Later, in 1889, a log chapel was built at Omak, at the head of the lake of that name, east of the Okanogan river, in the "South Half" of the Colville Indian reservation. This was the inception of St. Mary's Mission, which, in charge of Father de Rouge, has become one of the educational institutions for the use of Indians in the state of Washington.

      It was in 1889 that the father returned from France with some money collected abroad, and with his nucleus he placed the mission in the field.

      It is the testimony of Father de Rouge that the site of St. Mary's Mission had already been selected by Father de Grassi, who is described as a true missionary who did much for the people then in the country, whites as well as Indians. Having no house and no church Father de Grassi was accustomed to travel from Yakima to Colville with a pack horse, stopping for short periods at any points where Indians were gathered for the purpose of imparting instruction to them.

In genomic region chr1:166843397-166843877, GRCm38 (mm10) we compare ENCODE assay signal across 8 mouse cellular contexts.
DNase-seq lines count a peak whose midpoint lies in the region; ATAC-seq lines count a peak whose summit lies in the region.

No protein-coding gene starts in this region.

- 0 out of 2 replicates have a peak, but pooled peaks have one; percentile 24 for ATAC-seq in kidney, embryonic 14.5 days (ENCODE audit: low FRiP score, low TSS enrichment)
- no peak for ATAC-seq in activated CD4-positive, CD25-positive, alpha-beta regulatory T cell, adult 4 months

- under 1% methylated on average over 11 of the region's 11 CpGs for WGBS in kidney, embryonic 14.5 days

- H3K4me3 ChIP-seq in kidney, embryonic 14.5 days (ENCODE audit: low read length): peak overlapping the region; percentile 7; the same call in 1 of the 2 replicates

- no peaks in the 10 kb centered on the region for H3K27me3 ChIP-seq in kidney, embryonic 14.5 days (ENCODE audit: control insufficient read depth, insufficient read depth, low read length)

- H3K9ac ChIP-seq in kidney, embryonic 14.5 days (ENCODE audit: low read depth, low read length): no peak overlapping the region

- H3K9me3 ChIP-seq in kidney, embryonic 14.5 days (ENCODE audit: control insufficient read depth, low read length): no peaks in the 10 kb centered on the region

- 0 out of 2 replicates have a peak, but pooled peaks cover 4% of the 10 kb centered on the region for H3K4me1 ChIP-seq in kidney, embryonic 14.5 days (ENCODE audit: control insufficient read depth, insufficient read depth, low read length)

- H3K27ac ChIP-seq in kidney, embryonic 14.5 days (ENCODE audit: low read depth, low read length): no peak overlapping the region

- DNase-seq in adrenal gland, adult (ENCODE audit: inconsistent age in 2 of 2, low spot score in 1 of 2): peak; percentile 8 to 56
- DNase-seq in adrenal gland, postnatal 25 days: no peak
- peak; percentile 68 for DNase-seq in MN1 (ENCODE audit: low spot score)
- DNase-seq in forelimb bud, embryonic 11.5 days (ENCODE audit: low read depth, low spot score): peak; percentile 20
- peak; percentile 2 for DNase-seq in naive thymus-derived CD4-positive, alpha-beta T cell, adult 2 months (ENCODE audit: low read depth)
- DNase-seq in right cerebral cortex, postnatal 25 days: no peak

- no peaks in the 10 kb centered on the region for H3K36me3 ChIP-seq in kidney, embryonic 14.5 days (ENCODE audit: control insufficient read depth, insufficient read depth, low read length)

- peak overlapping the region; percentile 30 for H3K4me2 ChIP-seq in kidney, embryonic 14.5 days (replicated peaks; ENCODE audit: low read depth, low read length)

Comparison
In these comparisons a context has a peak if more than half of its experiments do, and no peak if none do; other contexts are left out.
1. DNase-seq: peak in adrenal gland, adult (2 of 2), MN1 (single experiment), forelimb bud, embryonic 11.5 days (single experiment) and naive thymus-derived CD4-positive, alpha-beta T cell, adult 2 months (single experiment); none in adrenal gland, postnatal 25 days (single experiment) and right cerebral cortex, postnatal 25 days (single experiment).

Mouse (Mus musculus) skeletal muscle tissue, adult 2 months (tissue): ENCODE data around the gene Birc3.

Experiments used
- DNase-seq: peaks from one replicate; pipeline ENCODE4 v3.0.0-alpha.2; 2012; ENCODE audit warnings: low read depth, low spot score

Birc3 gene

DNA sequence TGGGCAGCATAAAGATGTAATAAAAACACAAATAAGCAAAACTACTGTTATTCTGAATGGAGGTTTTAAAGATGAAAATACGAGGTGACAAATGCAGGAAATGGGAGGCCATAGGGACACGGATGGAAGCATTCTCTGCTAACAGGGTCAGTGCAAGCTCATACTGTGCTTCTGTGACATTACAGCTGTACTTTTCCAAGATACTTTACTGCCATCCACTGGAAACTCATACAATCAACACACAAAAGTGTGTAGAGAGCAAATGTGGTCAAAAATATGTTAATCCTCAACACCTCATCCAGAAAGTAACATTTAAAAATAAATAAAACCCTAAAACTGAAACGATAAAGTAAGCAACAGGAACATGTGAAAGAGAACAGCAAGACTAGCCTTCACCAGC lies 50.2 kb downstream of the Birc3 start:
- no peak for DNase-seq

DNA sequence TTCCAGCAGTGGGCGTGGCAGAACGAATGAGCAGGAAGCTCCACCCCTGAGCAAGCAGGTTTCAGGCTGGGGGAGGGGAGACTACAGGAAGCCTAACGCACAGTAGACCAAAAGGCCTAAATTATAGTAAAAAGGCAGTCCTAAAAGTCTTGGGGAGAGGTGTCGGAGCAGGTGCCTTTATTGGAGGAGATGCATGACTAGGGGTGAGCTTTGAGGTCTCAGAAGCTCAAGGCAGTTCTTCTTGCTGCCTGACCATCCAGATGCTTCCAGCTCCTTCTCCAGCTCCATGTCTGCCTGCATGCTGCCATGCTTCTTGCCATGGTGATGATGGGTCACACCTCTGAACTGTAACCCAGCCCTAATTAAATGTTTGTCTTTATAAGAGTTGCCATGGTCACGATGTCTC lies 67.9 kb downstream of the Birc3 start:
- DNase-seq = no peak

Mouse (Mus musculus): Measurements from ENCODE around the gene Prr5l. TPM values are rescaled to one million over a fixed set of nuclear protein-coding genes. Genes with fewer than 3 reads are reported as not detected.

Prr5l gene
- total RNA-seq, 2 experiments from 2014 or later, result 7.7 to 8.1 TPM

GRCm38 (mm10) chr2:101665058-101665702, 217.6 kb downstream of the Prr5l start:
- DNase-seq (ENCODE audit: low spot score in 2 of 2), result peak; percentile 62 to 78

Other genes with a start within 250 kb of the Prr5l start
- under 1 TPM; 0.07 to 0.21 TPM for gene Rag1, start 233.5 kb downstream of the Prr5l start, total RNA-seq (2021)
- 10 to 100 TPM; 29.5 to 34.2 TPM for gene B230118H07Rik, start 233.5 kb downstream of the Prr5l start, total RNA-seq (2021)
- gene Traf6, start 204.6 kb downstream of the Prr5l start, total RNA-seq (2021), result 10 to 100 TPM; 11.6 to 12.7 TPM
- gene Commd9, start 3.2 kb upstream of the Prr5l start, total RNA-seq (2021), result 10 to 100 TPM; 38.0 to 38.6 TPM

In this manner Father de Grassi claimed that he had lived on an outlay of not over $20 per annum. He was loved and respected by a large majority of the nomadic tribes of Indians then in the country. However, there are Indians and Indians; good, bad and indifferent.

      One day it was was [sic] Father de Grassi's misfortune to fall into the hands of a band of bad ones; they were setting the father across the mouth of the Okanagan river by means of a canoe. It was here that a deliberate attempt was made to drown the missionary. The canoe was intentionally upset and only by a remarkable display of energy and presence of mind on his part was his life spared by the treacherous red men.

      Father de Rouge speaks of a certain class of Indian fanatics near the mouth of the Okanogan, whose peculiar religion was termed the "Dreams," and whose God was supposed to reveal them everything. They said prayers and practiced a number of peculiar ceremonies.

      On the arrival of Father de Rouge among this sect he was immediately ordered away. Paying no attention to such intimidation he continued the construction of the mission, and was eventually rewarded by the southern wing of the Okanogan Indians joining the church. It is said now by Father de Rouge that "were it not for the evil influence of bad white men and the horrible type of whisky they would still be a good class of citizens."


      [SOURCE: "An Illustrated History of Stevens, Ferry, Okanogan, and Chelan Counties in the state of Washington"; Western Historical Publishing Company, 1904]